Posts Tagged With: concert

The Legend, the Master and the Pupil. Culture Night. Ennistymon 2016.

So, What’s an Australian blogger doing writing about Irish Culture? Well any culture really. OK Let’s get the jokes over.

What is the difference between yoghurt and Australia?         Yoghurt has a little culture

“I don’t despair about the cultural scene in Australia, because there isn’t one here to despair about.” said the dancer Sir Robert Helpmann in the mid-1960s,

And I could go on.

As of now, though I think Australians punch above their weight in artistic endeavours as we do in sport.   Hollywood and Broadway are filled with Australian actors. I hear Australian music all the time on radio and people don’t even know it is. “Oh are ACDC Aussie?” “Love that classic Irish song Band Played Waltzing Matilda” etc….

So there. I am going to talk about Culture Night here in Ireland anyway.

Culture Night this year was Friday 16th September and it is an annual fixture sponsored by the Irish Government. It’s a terrific innovation. Free events are held all around the country covering all branches of the arts. In fact 3,000 of them in 1,300 venues. I chose to spend the evening in and around Ennistymon in West Clare.

ig3c8160

ig3c8443ig3c8509

Ennistymon is a pretty town hidden in the hills at the southern end of the Burren. The town dates from the 18th century and is built around a bridge crossing of the Cullenagh River and its famed Cascades. It has always been a market town but the famine hit hard with 5,000 dying in its various workhouses in the five years from 1847.  Subsequently it prospered and is now a lively centre of commerce. The “Troubles” came to Ennistymon in 1922 when the British, in reprisal for the ambush at Rineen, near Miltown Malbay (which killed six Black and Tans), burned a number of pubs and houses.  The only troubles now are whether a bridge widening should be permitted at Blake’s Corner.

It is noted for the pretty shop fronts but as in most Irish villages and towns today the struggle for survival in rural Ireland is evident in many of the abandoned shops.

I visited an art exhibition in the Old Court House. It was an exhibition by Clare based artist Martina Cleary. There were really three exhibitions. Each with a different personality. One explored her attempt over ten days to recreate the search in 1926 in Paris by poet and author Andre Breton.  He became infatuated with a girl called Nadja and it became the subject of a book. She has created a number of panels using maps and photographs where she retraces and reinterprets the story. I loved the way she blended her own photos with contemporary photos, mainly old postcards.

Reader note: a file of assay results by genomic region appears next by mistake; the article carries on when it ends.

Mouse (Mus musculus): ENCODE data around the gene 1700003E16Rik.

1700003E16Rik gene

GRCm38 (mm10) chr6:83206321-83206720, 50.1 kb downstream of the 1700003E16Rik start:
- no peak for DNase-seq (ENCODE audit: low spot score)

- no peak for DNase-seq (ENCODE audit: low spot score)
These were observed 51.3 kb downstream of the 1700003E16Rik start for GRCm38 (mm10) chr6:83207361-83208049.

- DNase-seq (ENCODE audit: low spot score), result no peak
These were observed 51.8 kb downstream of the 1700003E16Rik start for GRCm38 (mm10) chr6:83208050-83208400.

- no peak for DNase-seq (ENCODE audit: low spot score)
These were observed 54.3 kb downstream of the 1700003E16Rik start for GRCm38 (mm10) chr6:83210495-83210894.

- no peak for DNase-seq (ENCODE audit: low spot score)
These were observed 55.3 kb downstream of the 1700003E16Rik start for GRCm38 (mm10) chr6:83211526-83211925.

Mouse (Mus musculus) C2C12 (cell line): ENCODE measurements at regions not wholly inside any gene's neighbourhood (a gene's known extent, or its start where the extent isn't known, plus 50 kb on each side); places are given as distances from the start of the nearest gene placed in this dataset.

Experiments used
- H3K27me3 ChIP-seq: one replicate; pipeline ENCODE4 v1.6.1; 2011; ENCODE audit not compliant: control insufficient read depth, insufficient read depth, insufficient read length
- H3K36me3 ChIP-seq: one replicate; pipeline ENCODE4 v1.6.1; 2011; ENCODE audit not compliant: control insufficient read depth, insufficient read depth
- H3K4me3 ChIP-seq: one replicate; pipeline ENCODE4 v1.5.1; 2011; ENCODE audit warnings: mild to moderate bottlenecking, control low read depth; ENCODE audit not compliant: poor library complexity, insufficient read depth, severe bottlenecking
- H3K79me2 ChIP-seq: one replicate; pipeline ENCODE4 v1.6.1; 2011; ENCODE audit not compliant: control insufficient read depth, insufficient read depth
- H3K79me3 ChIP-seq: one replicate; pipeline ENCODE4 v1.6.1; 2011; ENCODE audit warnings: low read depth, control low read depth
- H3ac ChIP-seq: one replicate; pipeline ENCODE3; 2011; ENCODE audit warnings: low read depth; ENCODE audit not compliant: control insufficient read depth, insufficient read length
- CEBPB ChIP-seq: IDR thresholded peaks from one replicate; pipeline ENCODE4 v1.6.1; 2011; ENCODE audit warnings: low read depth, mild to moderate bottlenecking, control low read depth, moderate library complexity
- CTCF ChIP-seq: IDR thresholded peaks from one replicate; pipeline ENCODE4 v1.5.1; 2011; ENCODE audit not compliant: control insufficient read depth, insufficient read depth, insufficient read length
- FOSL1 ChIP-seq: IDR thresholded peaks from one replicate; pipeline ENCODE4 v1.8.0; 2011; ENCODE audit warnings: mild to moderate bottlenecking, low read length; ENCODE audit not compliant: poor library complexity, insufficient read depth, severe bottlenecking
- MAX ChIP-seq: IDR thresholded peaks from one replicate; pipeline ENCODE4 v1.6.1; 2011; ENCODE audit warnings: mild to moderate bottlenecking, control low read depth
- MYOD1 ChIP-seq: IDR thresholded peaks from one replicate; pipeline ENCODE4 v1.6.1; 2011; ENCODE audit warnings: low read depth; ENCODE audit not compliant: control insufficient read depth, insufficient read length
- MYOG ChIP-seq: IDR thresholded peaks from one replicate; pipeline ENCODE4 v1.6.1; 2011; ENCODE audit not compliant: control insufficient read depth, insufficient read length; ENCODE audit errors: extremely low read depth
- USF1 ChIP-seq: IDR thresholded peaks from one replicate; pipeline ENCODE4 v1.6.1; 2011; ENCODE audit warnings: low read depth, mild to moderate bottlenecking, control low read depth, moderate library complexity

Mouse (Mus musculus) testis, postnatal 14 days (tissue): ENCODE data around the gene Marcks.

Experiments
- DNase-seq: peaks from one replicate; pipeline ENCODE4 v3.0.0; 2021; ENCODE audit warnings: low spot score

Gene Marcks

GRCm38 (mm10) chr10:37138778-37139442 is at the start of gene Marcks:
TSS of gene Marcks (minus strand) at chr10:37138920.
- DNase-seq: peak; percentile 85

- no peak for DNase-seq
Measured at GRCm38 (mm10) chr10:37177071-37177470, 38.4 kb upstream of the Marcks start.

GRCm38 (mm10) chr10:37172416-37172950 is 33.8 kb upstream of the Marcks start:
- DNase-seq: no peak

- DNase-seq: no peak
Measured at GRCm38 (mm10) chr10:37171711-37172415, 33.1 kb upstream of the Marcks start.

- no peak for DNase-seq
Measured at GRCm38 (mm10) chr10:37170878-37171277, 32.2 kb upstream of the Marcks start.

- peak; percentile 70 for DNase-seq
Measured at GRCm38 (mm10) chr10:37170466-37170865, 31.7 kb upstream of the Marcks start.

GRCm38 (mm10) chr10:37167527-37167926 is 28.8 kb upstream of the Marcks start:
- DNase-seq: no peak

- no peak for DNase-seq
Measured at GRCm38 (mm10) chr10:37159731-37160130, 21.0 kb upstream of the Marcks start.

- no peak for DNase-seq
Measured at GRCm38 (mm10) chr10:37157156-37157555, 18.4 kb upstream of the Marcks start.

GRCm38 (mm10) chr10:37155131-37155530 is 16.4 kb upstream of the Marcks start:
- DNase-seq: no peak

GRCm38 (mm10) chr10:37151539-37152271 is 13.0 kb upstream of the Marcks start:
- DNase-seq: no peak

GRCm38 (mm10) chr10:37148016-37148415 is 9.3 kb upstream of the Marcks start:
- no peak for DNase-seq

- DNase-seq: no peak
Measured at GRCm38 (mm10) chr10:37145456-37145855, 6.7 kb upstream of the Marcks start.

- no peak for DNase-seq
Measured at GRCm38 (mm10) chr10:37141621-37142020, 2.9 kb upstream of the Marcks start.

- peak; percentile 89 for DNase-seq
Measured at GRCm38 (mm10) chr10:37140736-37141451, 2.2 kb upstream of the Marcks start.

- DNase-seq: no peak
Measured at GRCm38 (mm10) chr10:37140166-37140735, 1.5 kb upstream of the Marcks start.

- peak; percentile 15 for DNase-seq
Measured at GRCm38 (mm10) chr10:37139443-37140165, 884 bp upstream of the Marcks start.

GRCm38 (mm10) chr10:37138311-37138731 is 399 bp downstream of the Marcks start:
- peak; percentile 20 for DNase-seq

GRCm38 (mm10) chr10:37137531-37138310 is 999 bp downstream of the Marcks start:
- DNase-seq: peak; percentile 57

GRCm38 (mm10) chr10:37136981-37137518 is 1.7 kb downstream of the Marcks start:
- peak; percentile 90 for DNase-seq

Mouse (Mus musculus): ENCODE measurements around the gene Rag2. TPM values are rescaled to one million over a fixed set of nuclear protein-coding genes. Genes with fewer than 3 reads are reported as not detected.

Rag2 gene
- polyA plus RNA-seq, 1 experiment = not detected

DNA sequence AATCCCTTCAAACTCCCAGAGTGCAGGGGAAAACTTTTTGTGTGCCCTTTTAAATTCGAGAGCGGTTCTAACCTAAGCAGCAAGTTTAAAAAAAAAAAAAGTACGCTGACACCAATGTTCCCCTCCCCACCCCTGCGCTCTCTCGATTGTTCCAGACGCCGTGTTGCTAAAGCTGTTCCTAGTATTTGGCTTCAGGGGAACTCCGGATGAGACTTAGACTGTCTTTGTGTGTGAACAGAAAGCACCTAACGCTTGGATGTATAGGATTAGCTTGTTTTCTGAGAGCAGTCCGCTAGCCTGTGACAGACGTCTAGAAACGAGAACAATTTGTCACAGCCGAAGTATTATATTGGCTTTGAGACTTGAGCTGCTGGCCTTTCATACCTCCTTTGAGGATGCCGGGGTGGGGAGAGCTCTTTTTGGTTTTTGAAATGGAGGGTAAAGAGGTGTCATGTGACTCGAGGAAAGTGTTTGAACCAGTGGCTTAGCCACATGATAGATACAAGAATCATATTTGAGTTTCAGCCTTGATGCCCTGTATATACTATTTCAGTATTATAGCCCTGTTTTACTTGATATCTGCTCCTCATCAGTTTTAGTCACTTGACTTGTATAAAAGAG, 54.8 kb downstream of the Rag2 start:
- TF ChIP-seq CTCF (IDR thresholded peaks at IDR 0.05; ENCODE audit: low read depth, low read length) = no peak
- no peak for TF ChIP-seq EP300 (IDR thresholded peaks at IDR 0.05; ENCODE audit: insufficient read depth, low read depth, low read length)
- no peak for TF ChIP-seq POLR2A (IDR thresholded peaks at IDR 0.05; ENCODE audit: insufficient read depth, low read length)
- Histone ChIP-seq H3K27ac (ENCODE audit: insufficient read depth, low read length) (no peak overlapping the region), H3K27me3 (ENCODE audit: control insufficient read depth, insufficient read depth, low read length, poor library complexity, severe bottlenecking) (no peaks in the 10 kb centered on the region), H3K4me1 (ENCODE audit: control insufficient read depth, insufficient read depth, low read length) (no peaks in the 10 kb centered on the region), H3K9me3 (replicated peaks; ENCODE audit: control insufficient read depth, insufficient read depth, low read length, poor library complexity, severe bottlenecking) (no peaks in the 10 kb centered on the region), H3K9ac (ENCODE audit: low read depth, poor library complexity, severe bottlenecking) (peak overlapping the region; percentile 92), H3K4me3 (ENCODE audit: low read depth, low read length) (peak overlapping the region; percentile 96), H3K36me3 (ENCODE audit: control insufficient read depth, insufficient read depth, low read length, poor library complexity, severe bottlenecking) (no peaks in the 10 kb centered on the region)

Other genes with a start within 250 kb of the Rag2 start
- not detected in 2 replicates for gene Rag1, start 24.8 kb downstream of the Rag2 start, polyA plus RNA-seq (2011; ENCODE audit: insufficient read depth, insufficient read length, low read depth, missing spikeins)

This was a theme similarly explored in the exhibition of the photos of Dorothea Lange, a renowned photographer for Life Magazine, who came to Clare in 1954. Martina has revisited the places and themes to create modern versions of these images, many in black and white and many with a suitcase which was her constant companion. She has also cleverly woven her own images with historical images in a number of long collages.

I loved this exhibition. The pieces were quite eclectic and inventive in the use of multimedia, postcards, photographs, rocks, string, paper, books and found objects. One piece I particularly loved was of an open book with the words and images flowing out of it.

ig3c8098

I can’t actually recommend you go see it because it was its last day.  Sorry about that.  but do keep an eye out for her.

I then decided to treat myself to a nice meal at Byrne’s Restaurant overlooking the Falls. I was very impressed. I am a sucker for duck and will order it whenever it is on the menu. This duck confit was one of the best meals I have had in Ireland. Well done to the chef at Byrne’s and others for keeping alive the culinary arts in remote Ireland.

ig3c8292

On my walk back to the car I stumbled upon a street session at the market square organised by the local Comhaltas Branch. There were some familiar faces there and I was asked to join. So a quick trip to the car and I had my fiddle, trying to balance it with my camera to get these few shots. I never cease to be amazed by the quality of musicianship and dancing I keep coming across in Clare. This was a classic example of the depth of the musical culture here and how vibrant it is today.

ig3c8547ig3c8606aig3c8634a

But my main destination for the evening was Kilshanny House, so my stay was short. This is a pub on its own in the middle of nowhere just a few kilometres from Ennistymon. These sort of pubs are a dying breed and struggle to survive but fair play to owners Mary and Aidan who have promoted good food and music to attract clientele.

They would have been happy this night. Blackie O’Connell the renowned Ennis based piper and the doyen of the local piping world was hosting Davy Spillane. Davy, a master whistle and piper set the trad world alight with Donal Lunny and Christy Moore and the extraordinary sound of Moving Hearts in 1982.  He provided many solo albums and collaborations since. With massive names such as Kate Bush, Van Morrison, Elvis Costello, Enya, Steve Winwood and Chris Rea. And Riverdance. And that tune Equinox on Bringing it All Back Home from 1991. A huge favourite of mine and almost an anthem for me.